Genre: Alternative History/Thriller
Publication Date: 12/10/2021
The year is 1973. With the Soviet union on the verge of seizing a military advantage, the United States steps up its own space programme. Apollo 18 will go to the Moon, and ensure that the Soviet endeavour falls short . . .
Pilot, astronaut, singer, children’s author. It was only a matter of time before man-of-many-talents Chris Hadfield turned his hand to a novel for adult readers. Similarly inevitable is the involvement of the space programme in his fiction. After all, who hasn’t heard the adage ‘write what you know.’ And from the very first page of The Apollo Murders, it’s clear that Hadfield knows his stuff very well indeed. There is a depth here that only someone who has spent their life in the aerospace business could bring. Insider knowledge that takes this book to stunning heights.
Hadfield’s debut is a thriller set at the height of the Cold War, weaving fiction and history together so seamlessly that you’ll be left wondering how much of it actually happened. Helpfully, Hadfield includes an afterword detailing some of the real people and events that feature in the book. But don’t skip ahead to this. Not knowing what is real and what is fiction is half the fun. When a book hews this closely to true history, it makes the whole story feel much more feel, and thus more compelling. This delightful confusion is aided in no small measure by Hadfield’s style. His prose is crisp and clear, and though I don’t read a whole lot of thrillers, it’s as direct and adrenaline-fuelled a any Jack Reacher novel you might see in the airport.
What really sells it though, is the number of characters. Just as it takes hundred of people working diligently to send a man to space, so is Hadfiel’s story carried on dozens of shoulders. At first, this did throw me off. The prologue is told in the first person, while the rest is in third. At first it seemed as though we’d be following Kaz’s story, but he was soon drowned in the larger operations of the Apollo 18 mission. We get the perspectives of astronauts, ground teams, spies, government officials, and the Soviet counterparts of them all. If I didn’t know this was a novel, I’d be tempted to call the style documentary. In one brief scene we follow an engineer whose single sneeze disrupts a key piece of equipment. In another we ride along with a helicopter pilot in the last few moments before tragedy. Unique among modern novels, there is no single character driving this narrative. The Apollo Murders is, like all things space-related, a team effort.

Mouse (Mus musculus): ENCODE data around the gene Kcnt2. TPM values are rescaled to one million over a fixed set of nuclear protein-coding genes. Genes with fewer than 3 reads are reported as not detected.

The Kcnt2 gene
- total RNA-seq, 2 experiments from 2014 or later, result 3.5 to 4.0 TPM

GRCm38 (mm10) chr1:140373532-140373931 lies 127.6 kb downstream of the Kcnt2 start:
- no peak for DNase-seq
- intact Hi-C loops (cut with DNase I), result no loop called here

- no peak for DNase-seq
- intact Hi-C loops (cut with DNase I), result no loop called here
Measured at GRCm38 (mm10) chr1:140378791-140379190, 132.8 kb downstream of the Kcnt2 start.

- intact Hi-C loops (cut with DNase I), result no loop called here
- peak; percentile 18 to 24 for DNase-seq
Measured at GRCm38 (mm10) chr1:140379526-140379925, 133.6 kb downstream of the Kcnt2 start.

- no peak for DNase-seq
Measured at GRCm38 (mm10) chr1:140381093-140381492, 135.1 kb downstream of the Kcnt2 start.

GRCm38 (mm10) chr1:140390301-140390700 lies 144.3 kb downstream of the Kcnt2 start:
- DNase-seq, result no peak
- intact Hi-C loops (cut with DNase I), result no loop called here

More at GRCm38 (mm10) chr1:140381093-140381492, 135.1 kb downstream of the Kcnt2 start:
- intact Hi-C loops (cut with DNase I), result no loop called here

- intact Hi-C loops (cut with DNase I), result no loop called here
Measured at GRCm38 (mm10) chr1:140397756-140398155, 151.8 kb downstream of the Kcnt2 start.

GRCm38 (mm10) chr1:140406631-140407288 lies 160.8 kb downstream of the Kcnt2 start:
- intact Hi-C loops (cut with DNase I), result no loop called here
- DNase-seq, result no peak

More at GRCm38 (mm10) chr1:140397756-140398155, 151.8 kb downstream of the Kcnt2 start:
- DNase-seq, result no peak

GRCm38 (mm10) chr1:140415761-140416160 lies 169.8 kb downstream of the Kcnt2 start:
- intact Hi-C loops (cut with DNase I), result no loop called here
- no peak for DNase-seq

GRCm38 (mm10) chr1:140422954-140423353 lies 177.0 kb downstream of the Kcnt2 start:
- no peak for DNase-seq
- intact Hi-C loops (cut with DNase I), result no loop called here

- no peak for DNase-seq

But none of this is to say the characters aren’t compelling. I’ve already mentioned Kaz, and he is a sturdy presence upon which much of the book hangs. It’s through his eye that we see the ground team working, and he is also the one giving the most thought to the murders of the title. With a massive cast of characters split across US and Soviet personnel, the standout character is Chad. He may not be a likeable man, but Chad is one of the best-written characters I have ever come across. I read The Apollo Murders as a buddy read with two other readers, and it was Chad who had us talking the most.
I have to say though, for a book with murders in the title, the focus is much more on espionage than on killing, and the book is richer for it. The murder aspect is largely left to the action on the ground, even when many of the suspects are in space. And it’s in space that the book really shines. Never has a space-walk been so tense. I read a lot of military SF, and The Apollo Murders still steals the crown of the best space combat I have ever read. It’s vivid, clinically brutal, and you can feel the personal experience that informs it all.
One warning I would give prospective readers, is that this is a very fact-heavy book. Hadfield loves describing technology and official procedures. I’m not sure when I last saw so many facts and figure sin the pages of a novel, but it’s been a while. For me, this added an extra level of immersion. Just one more detail that added to the crunchy goodness of the book. But it’s not a style that will work for everyone, so it’s something to be aware of as you start reading.
For me personally, I can’t think of a flaw with The Apollo Murders. It is a standout debut and an incredible feat of alternative historical fiction. I don’t know if Hadfield plans to write more books in a similar vein, but I do know I’ll be racing to get a copy if he does.
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